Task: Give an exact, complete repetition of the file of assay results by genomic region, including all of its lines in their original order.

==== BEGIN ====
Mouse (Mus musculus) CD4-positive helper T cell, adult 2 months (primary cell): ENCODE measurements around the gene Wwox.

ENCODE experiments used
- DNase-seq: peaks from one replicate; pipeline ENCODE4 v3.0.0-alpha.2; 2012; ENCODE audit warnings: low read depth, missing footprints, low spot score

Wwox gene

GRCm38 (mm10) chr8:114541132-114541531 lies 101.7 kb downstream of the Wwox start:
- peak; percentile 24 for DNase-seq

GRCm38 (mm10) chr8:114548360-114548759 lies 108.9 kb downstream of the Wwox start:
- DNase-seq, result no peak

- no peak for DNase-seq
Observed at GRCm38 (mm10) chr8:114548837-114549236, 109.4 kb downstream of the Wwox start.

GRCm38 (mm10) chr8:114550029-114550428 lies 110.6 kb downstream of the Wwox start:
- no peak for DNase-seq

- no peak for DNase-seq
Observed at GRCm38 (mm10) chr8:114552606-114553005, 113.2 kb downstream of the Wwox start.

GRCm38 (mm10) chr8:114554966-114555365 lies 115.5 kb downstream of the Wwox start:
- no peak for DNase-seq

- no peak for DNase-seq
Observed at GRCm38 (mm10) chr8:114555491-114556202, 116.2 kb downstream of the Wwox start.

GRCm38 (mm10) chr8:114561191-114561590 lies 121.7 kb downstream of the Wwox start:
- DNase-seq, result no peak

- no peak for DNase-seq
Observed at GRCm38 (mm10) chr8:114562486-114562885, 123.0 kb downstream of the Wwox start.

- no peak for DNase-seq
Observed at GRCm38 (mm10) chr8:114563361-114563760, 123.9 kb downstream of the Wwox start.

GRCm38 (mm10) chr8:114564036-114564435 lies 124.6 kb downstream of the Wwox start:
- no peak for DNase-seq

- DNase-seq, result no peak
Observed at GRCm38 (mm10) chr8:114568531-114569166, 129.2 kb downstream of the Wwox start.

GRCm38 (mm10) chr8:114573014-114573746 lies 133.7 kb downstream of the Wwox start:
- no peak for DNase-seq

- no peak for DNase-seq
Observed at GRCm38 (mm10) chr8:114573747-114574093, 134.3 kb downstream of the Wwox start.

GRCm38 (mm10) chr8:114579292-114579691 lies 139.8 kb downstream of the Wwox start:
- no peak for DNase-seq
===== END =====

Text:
Mouse (Mus musculus) CD4-positive helper T cell, adult 2 months (primary cell): ENCODE measurements around the gene Wwox.

ENCODE experiments used
- DNase-seq: peaks from one replicate; pipeline ENCODE4 v3.0.0-alpha.2; 2012; ENCODE audit warnings: low read depth, missing footprints, low spot score

Wwox gene

GRCm38 (mm10) chr8:114541132-114541531 lies 101.7 kb downstream of the Wwox start:
- peak; percentile 24 for DNase-seq

GRCm38 (mm10) chr8:114548360-114548759 lies 108.9 kb downstream of the Wwox start:
- DNase-seq, result no peak

- no peak for DNase-seq
Observed at GRCm38 (mm10) chr8:114548837-114549236, 109.4 kb downstream of the Wwox start.

GRCm38 (mm10) chr8:114550029-114550428 lies 110.6 kb downstream of the Wwox start:
- no peak for DNase-seq

- no peak for DNase-seq
Observed at GRCm38 (mm10) chr8:114552606-114553005, 113.2 kb downstream of the Wwox start.

GRCm38 (mm10) chr8:114554966-114555365 lies 115.5 kb downstream of the Wwox start:
- no peak for DNase-seq

- no peak for DNase-seq
Observed at GRCm38 (mm10) chr8:114555491-114556202, 116.2 kb downstream of the Wwox start.

GRCm38 (mm10) chr8:114561191-114561590 lies 121.7 kb downstream of the Wwox start:
- DNase-seq, result no peak

- no peak for DNase-seq
Observed at GRCm38 (mm10) chr8:114562486-114562885, 123.0 kb downstream of the Wwox start.

- no peak for DNase-seq
Observed at GRCm38 (mm10) chr8:114563361-114563760, 123.9 kb downstream of the Wwox start.

GRCm38 (mm10) chr8:114564036-114564435 lies 124.6 kb downstream of the Wwox start:
- no peak for DNase-seq

- DNase-seq, result no peak
Observed at GRCm38 (mm10) chr8:114568531-114569166, 129.2 kb downstream of the Wwox start.

GRCm38 (mm10) chr8:114573014-114573746 lies 133.7 kb downstream of the Wwox start:
- no peak for DNase-seq

- no peak for DNase-seq
Observed at GRCm38 (mm10) chr8:114573747-114574093, 134.3 kb downstream of the Wwox start.

GRCm38 (mm10) chr8:114579292-114579691 lies 139.8 kb downstream of the Wwox start:
- no peak for DNase-seq